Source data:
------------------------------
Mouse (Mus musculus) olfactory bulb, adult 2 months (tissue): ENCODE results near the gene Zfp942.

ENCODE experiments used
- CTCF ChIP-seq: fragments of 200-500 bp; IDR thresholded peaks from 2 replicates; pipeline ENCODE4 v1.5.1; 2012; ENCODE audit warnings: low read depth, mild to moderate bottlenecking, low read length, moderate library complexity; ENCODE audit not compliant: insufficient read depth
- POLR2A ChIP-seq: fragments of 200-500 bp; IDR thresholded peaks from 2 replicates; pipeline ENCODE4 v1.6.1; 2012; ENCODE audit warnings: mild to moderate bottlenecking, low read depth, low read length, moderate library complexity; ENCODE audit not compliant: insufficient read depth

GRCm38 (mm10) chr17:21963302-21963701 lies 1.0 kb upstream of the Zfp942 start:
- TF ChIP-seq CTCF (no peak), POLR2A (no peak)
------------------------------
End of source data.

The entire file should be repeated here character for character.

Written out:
Mouse (Mus musculus) olfactory bulb, adult 2 months (tissue): ENCODE results near the gene Zfp942.

ENCODE experiments used
- CTCF ChIP-seq: fragments of 200-500 bp; IDR thresholded peaks from 2 replicates; pipeline ENCODE4 v1.5.1; 2012; ENCODE audit warnings: low read depth, mild to moderate bottlenecking, low read length, moderate library complexity; ENCODE audit not compliant: insufficient read depth
- POLR2A ChIP-seq: fragments of 200-500 bp; IDR thresholded peaks from 2 replicates; pipeline ENCODE4 v1.6.1; 2012; ENCODE audit warnings: mild to moderate bottlenecking, low read depth, low read length, moderate library complexity; ENCODE audit not compliant: insufficient read depth

GRCm38 (mm10) chr17:21963302-21963701 lies 1.0 kb upstream of the Zfp942 start:
- TF ChIP-seq CTCF (no peak), POLR2A (no peak)